disease, at high risk for severe disease (see above), or those with involvement
of body sites where MPV may pose a special hazard (e.g. eyes, mouth, genitals,
Is there a vaccine for monkeypox?
There is a vaccine available for
prevention of both MPV and smallpox – the modified vaccinia Ankara vaccine
(JYNNEOS). This vaccine is effective and safe, and can even be used
in those who are immunocompromised or have skin disorders (unlike older versions
of smallpox vaccines). Currently this vaccine is available in
limited supplies at the discretion of public health authorities, and being
deployed primarily for those with confirmed exposure to MPV patients
(post-exposure prophylaxis, or PEP) or those with higher risk of potentially
being exposed to MPV (PEP++). Beaumont does not currently have any
vaccine supply and providers/patients are encouraged to contact their local
health departments with questions. We hope to be able to have this
vaccine to offer patients in the future.
A message from Dr. Nick Gilpin, medical director of Infection Prevention and Epidemiology, and Beth Wallace, MPH, CIC, FAPIC, system director of Infection Prevention and Epidemiology
July 8 update
As of this week, more than 7200 cases of monkeypox have been reported globally, including more than 600 confirmed cases in the U.S. Recently, the metro Detroit area saw its first patient with confirmed monkeypox. Since then, a second case has been confirmed in the area. Fortunately, this virus has not been a cause of significant morbidity or mortality in the current outbreak, and while it is certainly transmissible, it does not appear to be transmitted as readily as other infections, such as COVID-19.
Monkeypox is primarily transmitted from person-to-person through close physical contact. It can also be spread by respiratory secretions and droplets as well as from contact with contaminated surfaces (such as clothing and linens) that have come into contact with infectious material.
The signs and symptoms of monkeypox can include fever and chills, headache, muscle aches, fatigue, swollen lymph nodes and a rash that can look like pimples or blisters that appears on the face, inside the mouth and on other parts of the body, like the hands, feet, chest, genitals or anus. If you suspect monkeypox in a patient you are providing care for:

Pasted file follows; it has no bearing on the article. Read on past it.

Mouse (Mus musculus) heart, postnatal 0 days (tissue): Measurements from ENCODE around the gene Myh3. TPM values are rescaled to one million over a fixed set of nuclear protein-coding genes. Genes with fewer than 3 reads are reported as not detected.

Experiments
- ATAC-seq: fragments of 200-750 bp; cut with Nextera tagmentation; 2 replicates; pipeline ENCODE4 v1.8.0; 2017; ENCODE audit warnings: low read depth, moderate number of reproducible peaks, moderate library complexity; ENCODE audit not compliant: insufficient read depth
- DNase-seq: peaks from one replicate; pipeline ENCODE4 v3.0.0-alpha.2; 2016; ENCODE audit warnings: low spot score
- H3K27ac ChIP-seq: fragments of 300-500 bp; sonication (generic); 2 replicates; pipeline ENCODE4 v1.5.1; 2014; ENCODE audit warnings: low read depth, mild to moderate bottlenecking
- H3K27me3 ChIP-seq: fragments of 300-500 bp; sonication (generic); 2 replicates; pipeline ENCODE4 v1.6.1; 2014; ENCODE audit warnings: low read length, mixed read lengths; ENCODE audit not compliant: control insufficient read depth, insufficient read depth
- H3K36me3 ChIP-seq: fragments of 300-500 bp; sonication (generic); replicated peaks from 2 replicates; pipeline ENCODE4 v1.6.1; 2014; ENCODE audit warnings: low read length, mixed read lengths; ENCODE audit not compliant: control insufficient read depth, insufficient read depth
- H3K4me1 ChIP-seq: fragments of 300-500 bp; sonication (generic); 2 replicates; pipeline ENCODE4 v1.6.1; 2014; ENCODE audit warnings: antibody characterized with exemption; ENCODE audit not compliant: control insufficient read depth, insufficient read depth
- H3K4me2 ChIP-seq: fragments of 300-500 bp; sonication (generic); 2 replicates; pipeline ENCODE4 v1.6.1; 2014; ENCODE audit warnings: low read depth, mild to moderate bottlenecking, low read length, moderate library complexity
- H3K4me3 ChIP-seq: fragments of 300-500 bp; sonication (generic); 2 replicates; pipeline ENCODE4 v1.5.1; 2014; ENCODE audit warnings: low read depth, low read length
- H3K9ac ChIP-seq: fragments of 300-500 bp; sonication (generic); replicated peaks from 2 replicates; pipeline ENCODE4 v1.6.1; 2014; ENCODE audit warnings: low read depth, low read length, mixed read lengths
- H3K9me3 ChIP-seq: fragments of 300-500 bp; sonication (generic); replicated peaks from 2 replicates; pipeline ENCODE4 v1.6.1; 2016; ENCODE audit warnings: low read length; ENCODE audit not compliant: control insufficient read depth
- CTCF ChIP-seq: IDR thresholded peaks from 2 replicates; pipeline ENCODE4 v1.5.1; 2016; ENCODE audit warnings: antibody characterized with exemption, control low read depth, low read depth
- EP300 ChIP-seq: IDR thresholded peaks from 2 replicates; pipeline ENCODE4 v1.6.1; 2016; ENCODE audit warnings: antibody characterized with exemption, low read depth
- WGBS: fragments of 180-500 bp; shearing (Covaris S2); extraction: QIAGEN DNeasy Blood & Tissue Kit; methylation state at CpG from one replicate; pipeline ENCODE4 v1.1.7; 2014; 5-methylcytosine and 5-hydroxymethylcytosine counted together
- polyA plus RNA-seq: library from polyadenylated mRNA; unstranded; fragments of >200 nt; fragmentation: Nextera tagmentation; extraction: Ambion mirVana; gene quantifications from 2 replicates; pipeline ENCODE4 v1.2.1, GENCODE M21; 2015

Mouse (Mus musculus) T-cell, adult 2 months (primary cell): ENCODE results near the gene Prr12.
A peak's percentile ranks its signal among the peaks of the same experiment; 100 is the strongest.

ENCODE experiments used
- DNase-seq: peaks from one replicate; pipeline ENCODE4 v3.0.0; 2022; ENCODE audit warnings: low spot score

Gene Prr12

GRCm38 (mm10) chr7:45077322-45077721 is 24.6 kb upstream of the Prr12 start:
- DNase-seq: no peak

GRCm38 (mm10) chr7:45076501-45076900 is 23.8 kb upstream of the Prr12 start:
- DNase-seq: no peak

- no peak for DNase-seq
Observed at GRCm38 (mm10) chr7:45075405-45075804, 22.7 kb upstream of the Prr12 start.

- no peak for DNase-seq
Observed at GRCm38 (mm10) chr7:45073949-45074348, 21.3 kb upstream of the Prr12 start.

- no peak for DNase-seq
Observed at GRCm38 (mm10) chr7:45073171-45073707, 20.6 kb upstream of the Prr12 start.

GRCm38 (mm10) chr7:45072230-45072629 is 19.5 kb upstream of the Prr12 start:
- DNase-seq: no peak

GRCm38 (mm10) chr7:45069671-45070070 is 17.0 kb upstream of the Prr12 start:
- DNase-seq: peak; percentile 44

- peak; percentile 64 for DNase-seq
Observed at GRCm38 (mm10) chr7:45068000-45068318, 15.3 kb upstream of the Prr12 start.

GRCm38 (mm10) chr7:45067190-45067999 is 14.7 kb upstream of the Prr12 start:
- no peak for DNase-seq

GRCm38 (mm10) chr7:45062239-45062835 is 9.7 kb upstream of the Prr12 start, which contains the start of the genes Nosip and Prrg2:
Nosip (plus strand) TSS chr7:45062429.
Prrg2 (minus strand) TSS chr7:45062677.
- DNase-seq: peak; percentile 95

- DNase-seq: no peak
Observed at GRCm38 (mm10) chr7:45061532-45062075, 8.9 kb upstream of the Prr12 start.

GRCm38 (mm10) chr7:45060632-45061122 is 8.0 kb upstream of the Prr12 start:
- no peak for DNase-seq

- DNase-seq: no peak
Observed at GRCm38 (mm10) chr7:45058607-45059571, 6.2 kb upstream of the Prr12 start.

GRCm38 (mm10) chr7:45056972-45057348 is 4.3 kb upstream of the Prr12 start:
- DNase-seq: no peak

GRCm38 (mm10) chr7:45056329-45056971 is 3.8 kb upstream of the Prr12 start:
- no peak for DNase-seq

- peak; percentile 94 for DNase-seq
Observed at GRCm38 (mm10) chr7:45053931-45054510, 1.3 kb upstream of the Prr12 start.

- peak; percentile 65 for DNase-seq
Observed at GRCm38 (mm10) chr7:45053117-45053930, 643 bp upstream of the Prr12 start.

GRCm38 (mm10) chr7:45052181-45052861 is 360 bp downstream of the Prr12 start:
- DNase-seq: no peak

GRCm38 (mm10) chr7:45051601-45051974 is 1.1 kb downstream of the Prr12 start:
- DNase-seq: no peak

- First, make sure the patient is wearing a mask and moved to a private room with enhanced respiratory and contact precautions (same as you would use for a patient with COVID-19).
- If entering the room of the patient, you should be wearing all appropriate PPE including: fit-tested N95 or greater respirator, eye protection, gown and gloves (same as you would wear if caring for a patient with COVID-19).
- Once the patient is safely in appropriate precautions, follow your department protocols for appropriate management and specimen collection, if applicable.
As with any potentially contagious infectious disease, appropriate patient placement and PPE is of high importance. However, if you provide any care for a patient with monkeypox, it is important to make sure you are also monitoring yourself for the signs and symptoms of monkeypox outlined above. If you develop any of these symptoms, do not report to work and contact Employee Health Services for further recommendations.
We will continue to keep you updated with the latest on this emerging infectious disease as the situation evolves. We thank you for your continued commitment to keeping ourselves, our staff and our patients safe._____________
June 2 update
Since early May, more than 350 suspected and confirmed cases of Monkeypox have been identified in 23 countries where the virus is not endemic. The first U.S. confirmed cases occurred on May 18 when a Massachusetts resident tested positive after returning to the U.S. from Canada. There are currently 14 other confirmed cases in the country
The Michigan Department of Health and Human Services has developed a guidance document for investigating potential cases
. Please also use the exposure questionnaire
as we navigate the situation.
Here are a few of the takeaways:
- If you identify a patient with a rash that could be consistent with monkeypox, especially those with a recent travel history to central or west African countries, parts of Europe where monkeypox has been reported, or other areas reporting monkeypox cases, monkeypox should be considered as a possible diagnosis.
- You should first consult with your local health department or the Michigan Department of Health and Human Services Emerging & Zoonotic Infections Diseases Section at 517-335-8165 (after hours: 517-335-9030) or CDC through the CDC Emergency Operations Center (770-488-7100) as soon as monkeypox is suspected.
- To order monkeypox testing, you can order “Miscellaneous Procedure, Sendout” with Monkeypox PCR in the comments section.
- Collection and transport
- Notify the microbiology laboratory of any patient’s suspected of monkeypox infection so additional precautions can be taken to handle additional specimens for routine testing.